Notre Dame spent that closing day of the regular season romping through Carnegie Tech, 40 to 19. Carnegie was disconcerting for the first half, keeping an even pace with two touchdowns. Then Notre Dame passes flurried like falling snow.

Other echoes of the dying season: Fordham 9, Georgetown 6; Holy Cross 33, Boston College 0; Centre 14, Georgia 7.

Bombardier's Comeback

At Hoxton Baths, England, British boxing enthusiasts watched a largesized soldier, one Guardsman Pennwill, sink into merciful unconsciousness in the second of what had been planned as a 15-round match. Eyeing his handiwork, an old, familiar

figure stood by in the ringbardier Billy Wells, onetime he weight champion of Britain an Europe. Though long retired getting on in years for a fighter is now 37), Wells had start "comeback."

In his heyday, which he eaj about 1909, Wells was close loyal and capacious bosom ci British fight public. Hans good-humored, excessively re: he was much written about, m discussed. The great enign why so talented a man should after becoming champion, have so much of his ring time in a h zontal position. He succumbed to Al Palzer, U. S. "White Ho in 1912; to Gunboat Smith and tw to Georges Carpentier, in 1913. 1 usual solution offered was that W was sentimento-chivalrous, th stayed the hand of punishment wa an adversary was helpless. Th while fighting Palzer, he stood instead of wading in when P was staggering, reeling in the se round. In the next round, F staggered into Wells' jaw.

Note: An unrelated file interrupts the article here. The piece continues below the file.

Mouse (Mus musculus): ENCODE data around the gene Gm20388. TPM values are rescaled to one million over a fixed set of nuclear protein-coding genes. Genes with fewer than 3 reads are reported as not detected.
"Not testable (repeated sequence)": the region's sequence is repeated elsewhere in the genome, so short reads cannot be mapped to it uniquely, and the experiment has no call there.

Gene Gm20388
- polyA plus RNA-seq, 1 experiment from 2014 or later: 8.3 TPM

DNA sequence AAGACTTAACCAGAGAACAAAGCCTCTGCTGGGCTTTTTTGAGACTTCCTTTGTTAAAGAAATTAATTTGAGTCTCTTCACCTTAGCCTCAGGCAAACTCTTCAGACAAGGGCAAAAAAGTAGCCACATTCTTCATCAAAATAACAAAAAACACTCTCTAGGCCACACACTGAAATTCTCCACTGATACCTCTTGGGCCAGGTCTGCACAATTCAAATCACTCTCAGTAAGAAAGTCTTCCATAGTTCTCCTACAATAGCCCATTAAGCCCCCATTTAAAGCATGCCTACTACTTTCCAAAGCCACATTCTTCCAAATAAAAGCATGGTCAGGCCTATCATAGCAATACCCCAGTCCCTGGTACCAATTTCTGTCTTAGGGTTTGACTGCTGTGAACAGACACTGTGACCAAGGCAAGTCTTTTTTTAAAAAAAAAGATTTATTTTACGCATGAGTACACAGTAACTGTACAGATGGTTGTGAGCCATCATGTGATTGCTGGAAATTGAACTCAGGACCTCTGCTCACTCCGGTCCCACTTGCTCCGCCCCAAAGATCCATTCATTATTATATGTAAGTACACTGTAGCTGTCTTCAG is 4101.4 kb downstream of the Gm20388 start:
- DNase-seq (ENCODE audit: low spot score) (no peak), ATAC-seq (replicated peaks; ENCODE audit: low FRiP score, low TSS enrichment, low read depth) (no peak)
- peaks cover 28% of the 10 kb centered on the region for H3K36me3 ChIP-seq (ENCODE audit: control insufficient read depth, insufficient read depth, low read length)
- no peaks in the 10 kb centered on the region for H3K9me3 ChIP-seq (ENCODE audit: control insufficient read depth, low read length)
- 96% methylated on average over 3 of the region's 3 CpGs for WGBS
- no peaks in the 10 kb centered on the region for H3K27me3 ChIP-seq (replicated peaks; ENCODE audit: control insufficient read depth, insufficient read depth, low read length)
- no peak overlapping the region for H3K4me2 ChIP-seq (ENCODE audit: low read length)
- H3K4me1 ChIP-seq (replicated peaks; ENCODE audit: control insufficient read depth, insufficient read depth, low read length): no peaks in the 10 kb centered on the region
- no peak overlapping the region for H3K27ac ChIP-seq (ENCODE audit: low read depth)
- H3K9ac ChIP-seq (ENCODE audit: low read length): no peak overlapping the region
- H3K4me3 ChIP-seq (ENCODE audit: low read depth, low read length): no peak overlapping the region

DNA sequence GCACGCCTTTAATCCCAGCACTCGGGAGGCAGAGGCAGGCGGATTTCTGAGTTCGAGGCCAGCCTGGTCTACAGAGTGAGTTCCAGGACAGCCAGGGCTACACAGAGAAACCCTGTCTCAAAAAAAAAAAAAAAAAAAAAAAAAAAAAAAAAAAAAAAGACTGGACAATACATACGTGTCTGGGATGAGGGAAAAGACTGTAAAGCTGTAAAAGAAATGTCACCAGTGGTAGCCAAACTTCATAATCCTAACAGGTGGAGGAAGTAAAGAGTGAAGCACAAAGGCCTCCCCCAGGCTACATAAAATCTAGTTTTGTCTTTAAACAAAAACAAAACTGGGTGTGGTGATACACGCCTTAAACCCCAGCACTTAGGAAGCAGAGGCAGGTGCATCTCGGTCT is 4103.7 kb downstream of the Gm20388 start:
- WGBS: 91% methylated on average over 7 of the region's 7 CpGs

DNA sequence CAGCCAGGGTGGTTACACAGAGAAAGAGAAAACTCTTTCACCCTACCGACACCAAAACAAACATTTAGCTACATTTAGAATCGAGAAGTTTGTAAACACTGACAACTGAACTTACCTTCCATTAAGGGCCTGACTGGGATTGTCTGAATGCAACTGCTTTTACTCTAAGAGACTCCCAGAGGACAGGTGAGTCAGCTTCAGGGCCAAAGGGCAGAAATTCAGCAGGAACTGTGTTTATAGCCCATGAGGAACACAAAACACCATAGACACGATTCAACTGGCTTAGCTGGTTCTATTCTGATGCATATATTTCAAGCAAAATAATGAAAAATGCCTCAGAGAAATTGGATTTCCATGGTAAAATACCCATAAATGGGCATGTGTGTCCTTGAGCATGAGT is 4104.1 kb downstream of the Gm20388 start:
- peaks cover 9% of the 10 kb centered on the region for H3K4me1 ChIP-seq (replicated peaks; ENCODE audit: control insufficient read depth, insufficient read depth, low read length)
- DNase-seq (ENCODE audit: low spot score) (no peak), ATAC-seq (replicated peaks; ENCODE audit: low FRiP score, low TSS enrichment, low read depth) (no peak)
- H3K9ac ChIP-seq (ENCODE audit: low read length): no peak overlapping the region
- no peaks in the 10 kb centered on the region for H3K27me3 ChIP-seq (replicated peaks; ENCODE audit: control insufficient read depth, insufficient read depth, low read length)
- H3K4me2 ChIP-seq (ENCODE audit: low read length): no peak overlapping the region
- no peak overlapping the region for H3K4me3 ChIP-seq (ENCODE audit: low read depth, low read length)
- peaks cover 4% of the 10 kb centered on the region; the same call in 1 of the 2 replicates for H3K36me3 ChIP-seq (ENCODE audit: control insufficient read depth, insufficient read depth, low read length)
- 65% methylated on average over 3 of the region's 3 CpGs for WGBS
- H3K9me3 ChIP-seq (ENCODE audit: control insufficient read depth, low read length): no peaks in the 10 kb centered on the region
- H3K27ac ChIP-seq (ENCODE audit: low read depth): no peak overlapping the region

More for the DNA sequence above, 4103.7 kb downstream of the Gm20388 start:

More succinct was the explan of Fighter Frank Moran. Moran of Wells: "He's all ch from the waist up."



Current Situation

The stockmarket has in the proved a generally reliable index to $ subsequent course of trade. The markable activity in shares this fal thus been generally taken as the runner of expanding business and sibly higher commodity prices n spring.

Now industrial news is beginning confirm the speculative assump made so vigorously this fall by stockmarket. Colonel Leonard P. A of Cleveland, sage of pig iron, is c'e ful over the iron and steel outlook. creased steel buying and incr prices are reported; the industry is t operating on a 70% basis. W futures continue to rise under sher while staple agricultural prices are and firm. Many industries are pa! turning the corner. Imports a. 1 ports of gold are both increasing despite large recent foreign loans f here, domestic money remains abr and cheap.


The unusual activity on the S Exchange has continued, accomp

*Bombardier is an obsolete non sioned rank in the British Artiller such, Wells served England in India.